Nearly as many survey respondents, 33%, said a recent change in actuarial mortality assumptions, and the prospect of further changes, also made it much more likely that their organizations would weigh a pension-risk transfer. Finally, more than 1 in 4 respondents (28%) said they were being pushed in that direction by the increase in interest rates from a year ago, as well as prospects for further interest rate hikes. By contrast, fewer than 1 in 10 respondents (9%) said tax reform allowing for the U.S. corporate repatriation of profits held oversees would motivate them to pursue the annuity route. (See Figure 2.)
However, more than half of survey respondents (55%) said that if Washington enacts tax reforms that lower corporate tax rates, their companies would likely use the tax savings to increase funding of their defined benefit pension plan and execute either a full or partial liability transfer via a group annuity. (To make the agreements work for insurers, plan sponsors must fully fund the benefit obligation they’re transferring to an insurance company.)
Where to Begin
More than 4 in 10 survey respondents (43%) said that if they conducted a liability transfer transaction, they would begin with a partial transfer of their pension liabilities and then follow with the purchase of additional annuities over time. Complete transfers can be challenging; most corporate pension plans today are not fully funded. (The aggregate funded status of the largest U.S. pension plans fell to 83% in August 2017.) And CFOs are not likely to tap banks or the capital markets to cover the shortfalls. Fewer than 1 in 5 survey respondents (18%) said their organizations would likely borrow or issue debt to more fully fund their plan prior to a risk transfer.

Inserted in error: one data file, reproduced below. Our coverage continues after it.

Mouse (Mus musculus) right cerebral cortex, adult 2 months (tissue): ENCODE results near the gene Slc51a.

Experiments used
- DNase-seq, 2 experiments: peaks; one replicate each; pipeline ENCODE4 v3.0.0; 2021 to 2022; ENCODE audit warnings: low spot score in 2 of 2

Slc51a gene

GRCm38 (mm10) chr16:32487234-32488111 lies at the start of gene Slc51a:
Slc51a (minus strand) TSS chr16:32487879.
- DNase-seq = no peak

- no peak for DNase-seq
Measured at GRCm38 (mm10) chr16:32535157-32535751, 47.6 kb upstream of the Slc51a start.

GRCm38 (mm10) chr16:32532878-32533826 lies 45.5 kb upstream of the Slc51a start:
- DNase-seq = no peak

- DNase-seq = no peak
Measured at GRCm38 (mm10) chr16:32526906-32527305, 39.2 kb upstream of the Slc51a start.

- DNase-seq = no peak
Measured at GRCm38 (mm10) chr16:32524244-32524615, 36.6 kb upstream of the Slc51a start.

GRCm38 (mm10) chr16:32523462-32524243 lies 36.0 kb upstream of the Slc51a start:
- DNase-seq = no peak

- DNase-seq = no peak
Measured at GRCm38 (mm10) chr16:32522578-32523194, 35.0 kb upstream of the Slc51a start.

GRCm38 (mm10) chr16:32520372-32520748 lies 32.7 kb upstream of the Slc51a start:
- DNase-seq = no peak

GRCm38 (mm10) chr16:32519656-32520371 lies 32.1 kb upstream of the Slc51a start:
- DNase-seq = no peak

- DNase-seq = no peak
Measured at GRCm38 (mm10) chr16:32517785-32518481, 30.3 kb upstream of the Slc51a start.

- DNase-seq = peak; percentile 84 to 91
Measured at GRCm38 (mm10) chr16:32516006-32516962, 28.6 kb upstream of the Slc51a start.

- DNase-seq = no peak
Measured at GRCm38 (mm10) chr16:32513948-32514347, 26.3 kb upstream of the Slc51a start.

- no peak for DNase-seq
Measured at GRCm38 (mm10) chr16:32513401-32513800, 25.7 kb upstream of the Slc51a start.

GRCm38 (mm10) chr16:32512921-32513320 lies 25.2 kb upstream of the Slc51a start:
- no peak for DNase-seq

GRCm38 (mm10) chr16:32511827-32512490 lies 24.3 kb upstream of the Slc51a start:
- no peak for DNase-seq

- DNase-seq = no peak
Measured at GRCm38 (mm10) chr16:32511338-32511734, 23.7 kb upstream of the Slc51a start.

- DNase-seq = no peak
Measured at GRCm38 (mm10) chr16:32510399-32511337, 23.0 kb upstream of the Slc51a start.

A common annuity purchase strategy is to target liabilities for retirees first, since they’re the least expensive group to annuitize, and to then focus on retirees who are receiving low monthly payments. Because PBGC premiums are charged on a per-capita basis, rather than on the amount of the benefit, significant pension risk can be mitigated by annuitizing retirees who receive small benefits.
Finance executives whose companies had transferred pension risk using group annuities reported outcomes in line with expectations and suggested they’ll be doing more such agreements in the future. Among the survey respondents whose companies had purchased group annuities, more than 8 in 10 (83%) said they were satisfied with all aspects of their agreements, and nearly three-quarters (72%) said they were likely to undertake more such transactions to further whittle down their pension liabilities.
In addition, among the survey respondents who had purchased a group annuity to transfer pension liabilities, more than 8 in 10 (81%) agreed that plan beneficiaries affected by the transaction were content to receive their pension payments from an insurance company. In addition, a stronger majority (86%) of respondents said they believed the arrangement offered those participants greater retirement security in the long run.
For many CFOs, it appears that group annuity purchases to transfer pension obligations are successfully meeting the risk management needs of the enterprise. At the same time, these agreements continue to faithfully fulfill the enterprise’s pension obligations. Not surprisingly, the survey found that most finance chiefs welcome the opportunity to leave their DB plan obligations behind: the performance risk that accompanies a DB pension is better off in the hands of an organization that is a specialist in managing it.